Your Doctor is Googling

When doctors mysteriously leave the room for 15 minutes after you’re done bitching about whatever your ailment is–they’re not playing golf or calling Hugh Laurie to exchange witticisms–they’re googling. Or, they should be, according to new research.

“Two Australian doctors have found that entering the symptoms of a tricky case into the internet search engine often results in accurately diagnosing the illness.

They put Google to the test by entering the symptoms of 26 difficult cases recorded in the New England Journal of Medicine into the search engine to see how accurate an aid to diagnosis it was. And in 58% of cases using the search engine led to the correct diagnosis.”

Well, that settles it for us. In 58% of times… what exactly were we paying the doctor for again? Oh yeah. Write the prescription, asshole. We’ve got internets.— MEGHANN MARCO

Doctors Turn to Google for Tricky Cases [Guardian]

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  1. senseigmg says:

    I shadowed a physician(neurologist) for about 6 months, and when we left the room, he was looking up information on PubMed about 90% of the time. Maybe it is different for him because he is more specialized, even within neurology, but I don’t think the majority of doctors would use google which probably has much more incorrect information than PubMed.

  2. VA_White says:

    I believe it. I watched this show “Medical Mystery” or something like that on Discovery Health Channel recently. The patient had been having “spells” her whole life. She would get kind of dizzy, smell almonds, then space out for several minutes. They got so bad she couldn’t drive or work. Her symptoms baffled doctors for over 25 years.

    I guessed correctly that the woman was having epileptic petit mal seizures two minutes into the show. The almond smell was the first tip-off.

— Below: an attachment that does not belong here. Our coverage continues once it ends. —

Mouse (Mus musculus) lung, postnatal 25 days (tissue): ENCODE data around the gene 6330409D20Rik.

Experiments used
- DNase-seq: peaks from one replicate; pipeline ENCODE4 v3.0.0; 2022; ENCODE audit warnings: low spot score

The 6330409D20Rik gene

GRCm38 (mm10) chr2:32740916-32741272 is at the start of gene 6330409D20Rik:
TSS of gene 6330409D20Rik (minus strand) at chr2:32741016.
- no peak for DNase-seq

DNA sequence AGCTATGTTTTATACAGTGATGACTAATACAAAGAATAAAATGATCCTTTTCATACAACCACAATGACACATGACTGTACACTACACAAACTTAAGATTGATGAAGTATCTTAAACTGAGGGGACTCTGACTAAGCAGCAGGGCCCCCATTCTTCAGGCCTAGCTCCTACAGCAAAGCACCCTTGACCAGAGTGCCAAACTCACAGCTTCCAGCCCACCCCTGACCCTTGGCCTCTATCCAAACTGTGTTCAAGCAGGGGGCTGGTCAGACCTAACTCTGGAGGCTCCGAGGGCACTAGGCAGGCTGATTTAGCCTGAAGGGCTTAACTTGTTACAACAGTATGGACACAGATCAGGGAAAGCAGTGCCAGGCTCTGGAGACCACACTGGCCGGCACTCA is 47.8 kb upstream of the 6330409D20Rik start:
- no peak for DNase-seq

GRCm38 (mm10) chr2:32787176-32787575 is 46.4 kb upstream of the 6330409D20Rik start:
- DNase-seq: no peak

How did I know this? Because my granddad had epilepsy that gave him seizures exactly like hers. They were not the convulsive fits most people think of when they think epilepsy.

    The internet today brings together people with similar medical problems no matter how far away from each other they might live. You can google the rarest of rare disorders – ones even most physicians have never heard of – and come up with loads of info in seconds.

    Doctors can’t possibly know everything and if my doctor is stumped and her colleague down the hall doesn’t have any ideas, then I would hope she’d google up the possibilities and run with them.

  3. Slack says:

    “Oh yeah. Write the prescription, asshole. We’ve got internets”

    Furthering that logic…
    “And go ahead and write it for this drug I saw during a time-out in the Dallas-Washington game, cuz it’s da shizzznit for my symptom(s) biyotch.”

    What a stupid statement.

  4. SpamFighterLoy says:

    The doctors at our local ER use WebMD for your release papers. I was surprised to see the logo on the paper, but they said it’s commonplace now. AFTER they’ve diagnosed your condition and done initial treatment, they send you home with a printout explaining continued care from WebMD.

    I guess if it lowers healthcare costs…

  5. Grrrrrrr, now with two buns made of bacon. says:

    I think it’s a good idea. I use Google all the time for obscure computer problems and no matter how weird the computer error message, there are usually fellow geeks that have been puzzled by the same ones. So geeky doctors turning to Google to look up obscure bodily error-messages seems like a natural thing to do.

    In the old days, the doctors would have left the room to look up the symptoms in a huge library full of medical journals, so doing it on the internet seems like a logical next step.

  6. North of 49 says:

    What gets me is all the times my doctor has told me to not look stuff up because he wouldn’t know where I was looking and if it was a “valid” site. Where was I looking more often than not? Webmd and related sites!

    Now, I don’t bother – the BC Health Guide is online and I can say I found it there. :P

  7. LTS! says:

    Ahh yes.. you’ll be right.. 58% of the time. What happens the other 42% of the time? Hey, only 1 in six chambers of a revolver will kill you, those are pretty good odds.

    “Oh yeah. Write the prescription, asshole. We’ve got internets”